Xenophobia on the Continent
A growing minority of citizens in several European countries holds unfavorable opinions of Jews. Negative views of Israel, sympathy with the Palestinian cause, rising anti-Americanism, and a backlash against globalization and immigration all play a role in this trend.
Trickle-Down Global Economics: World Already Saw U.S. Influence as Negative
Well before the current economic crisis circled the globe, publics worldwide were well aware that U.S. economic conditions affected their own economies. Most — including the U.S. itself — viewed that influence in a negative light.
A New Leader for a Chronically Gloomy Japan
Even if international financial markets were thriving, it is likely that the selection of Taro Aso as the new leader of Japan’s ruling party would still have played out against a backdrop of national apprehensiveness and pessimism.
Unfavorable Views of Both Jews and Muslims Increase in Europe
Publics that view Jews unfavorably also tend to see Muslims in a negative light. However, the trend in negative views toward Muslims in Europe has occurred over a longer period of time than recently growing anti-Semitic sentiment.
An Enthusiastic China Welcomes the Olympics
Publics around the world are showing signs of apprehension about China’s growing economic power, its role in foreign affairs and the safety of the products it exports; but the Chinese people are confident that the 2008 Summer Olympics in Beijing will change the way their country is viewed.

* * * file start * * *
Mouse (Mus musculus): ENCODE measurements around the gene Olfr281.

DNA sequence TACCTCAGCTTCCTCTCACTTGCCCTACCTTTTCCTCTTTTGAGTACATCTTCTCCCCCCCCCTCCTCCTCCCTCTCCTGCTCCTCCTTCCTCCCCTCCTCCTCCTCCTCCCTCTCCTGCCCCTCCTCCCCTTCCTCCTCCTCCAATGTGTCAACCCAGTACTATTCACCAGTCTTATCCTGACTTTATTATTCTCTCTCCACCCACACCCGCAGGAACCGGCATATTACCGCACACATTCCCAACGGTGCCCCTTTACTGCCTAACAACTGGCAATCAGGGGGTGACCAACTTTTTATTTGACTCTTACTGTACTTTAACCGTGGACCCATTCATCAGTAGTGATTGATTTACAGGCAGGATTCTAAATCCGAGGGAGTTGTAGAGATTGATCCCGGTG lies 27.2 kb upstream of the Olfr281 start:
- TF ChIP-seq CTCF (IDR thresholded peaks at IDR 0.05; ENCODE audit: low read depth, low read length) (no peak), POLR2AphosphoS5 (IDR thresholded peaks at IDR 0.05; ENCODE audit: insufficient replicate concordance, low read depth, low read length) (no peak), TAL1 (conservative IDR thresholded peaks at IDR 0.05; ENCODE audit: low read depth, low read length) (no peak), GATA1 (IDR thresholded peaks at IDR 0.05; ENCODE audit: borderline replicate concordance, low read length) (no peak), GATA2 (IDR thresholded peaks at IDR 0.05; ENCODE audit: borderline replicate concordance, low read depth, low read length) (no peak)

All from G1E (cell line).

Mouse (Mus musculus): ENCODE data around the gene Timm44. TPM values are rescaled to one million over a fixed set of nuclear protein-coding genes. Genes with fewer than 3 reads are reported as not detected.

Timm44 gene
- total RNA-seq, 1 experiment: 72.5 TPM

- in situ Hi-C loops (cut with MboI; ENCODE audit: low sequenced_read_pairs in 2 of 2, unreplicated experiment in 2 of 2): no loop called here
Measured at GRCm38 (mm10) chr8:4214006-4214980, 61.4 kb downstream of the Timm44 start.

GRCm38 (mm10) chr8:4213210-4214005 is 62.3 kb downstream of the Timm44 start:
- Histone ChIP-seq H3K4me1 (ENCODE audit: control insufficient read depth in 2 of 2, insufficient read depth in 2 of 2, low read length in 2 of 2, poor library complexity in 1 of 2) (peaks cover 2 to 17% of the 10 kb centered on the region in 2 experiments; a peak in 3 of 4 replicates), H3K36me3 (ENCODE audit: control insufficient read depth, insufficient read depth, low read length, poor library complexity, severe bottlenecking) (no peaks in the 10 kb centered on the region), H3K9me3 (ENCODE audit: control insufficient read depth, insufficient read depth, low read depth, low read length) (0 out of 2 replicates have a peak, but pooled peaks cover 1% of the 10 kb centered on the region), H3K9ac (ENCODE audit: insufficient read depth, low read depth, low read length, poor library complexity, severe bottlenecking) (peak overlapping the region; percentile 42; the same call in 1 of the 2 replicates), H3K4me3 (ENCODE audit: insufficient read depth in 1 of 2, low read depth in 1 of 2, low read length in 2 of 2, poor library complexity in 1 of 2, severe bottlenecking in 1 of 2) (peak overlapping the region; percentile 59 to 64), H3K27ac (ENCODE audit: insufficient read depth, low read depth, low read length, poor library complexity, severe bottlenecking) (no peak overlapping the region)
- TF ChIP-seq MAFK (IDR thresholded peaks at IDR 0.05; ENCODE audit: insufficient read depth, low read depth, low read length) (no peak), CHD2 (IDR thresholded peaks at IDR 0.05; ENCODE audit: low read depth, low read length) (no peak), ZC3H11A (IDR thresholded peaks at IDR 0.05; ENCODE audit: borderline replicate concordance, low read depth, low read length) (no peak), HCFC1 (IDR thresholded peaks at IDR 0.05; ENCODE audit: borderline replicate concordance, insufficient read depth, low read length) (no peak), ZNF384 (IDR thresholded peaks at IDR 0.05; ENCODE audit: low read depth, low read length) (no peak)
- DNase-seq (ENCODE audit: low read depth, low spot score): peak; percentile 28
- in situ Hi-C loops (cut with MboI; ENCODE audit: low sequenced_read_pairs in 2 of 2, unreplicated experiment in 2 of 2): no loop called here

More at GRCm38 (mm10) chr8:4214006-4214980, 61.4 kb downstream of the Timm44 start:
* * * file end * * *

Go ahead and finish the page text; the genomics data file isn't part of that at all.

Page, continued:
The Chinese Celebrate Their Roaring Economy As They Struggle With Its Costs
As they eagerly await the Beijing Olympics, the Chinese people express extraordinary levels of satisfaction with the way things are going in their country and with their nation’s economy. With more than eight-in-ten having a positive view of both, China ranks number one among 24 countries on both measures in the 2008 survey by the […]
Obamamania Abroad: The Candidate Can Expect a Warm Welcome in Europe, Not So in the Middle East
By all accounts, Barack Obama will be enthusiastically greeted when he travels to Europe. But his trip will take him into less friendly territory in the Middle East where Muslims remain skeptical about the future of U.S. foreign policy, regardless of who is elected in November.
U.S. Traveler Advisory: Where in the World Is the Welcome Mat Still Out?
The United States has lost much of its global popularity in recent years. Yet trip planners will be glad to know that recent surveys show that the countries that Americans are most likely to visit are, for the most part, countries that like Americans.
Assessing Globalization: Benefits and Drawbacks of Trade and Integration
Enthusiasm for economic globalization has waned considerably over the last few years in many wealthy nations, but survey research suggests that most average citizens around the world embrace the idea of a globalized world, albeit cautiously.
Lessons from the 2008 Pew Global Attitudes Survey
Pew Research Center president Andrew Kohut, New York Times columnist David Brooks and Foreign Policy editor Moises Naim discuss findings and implications of the new survey.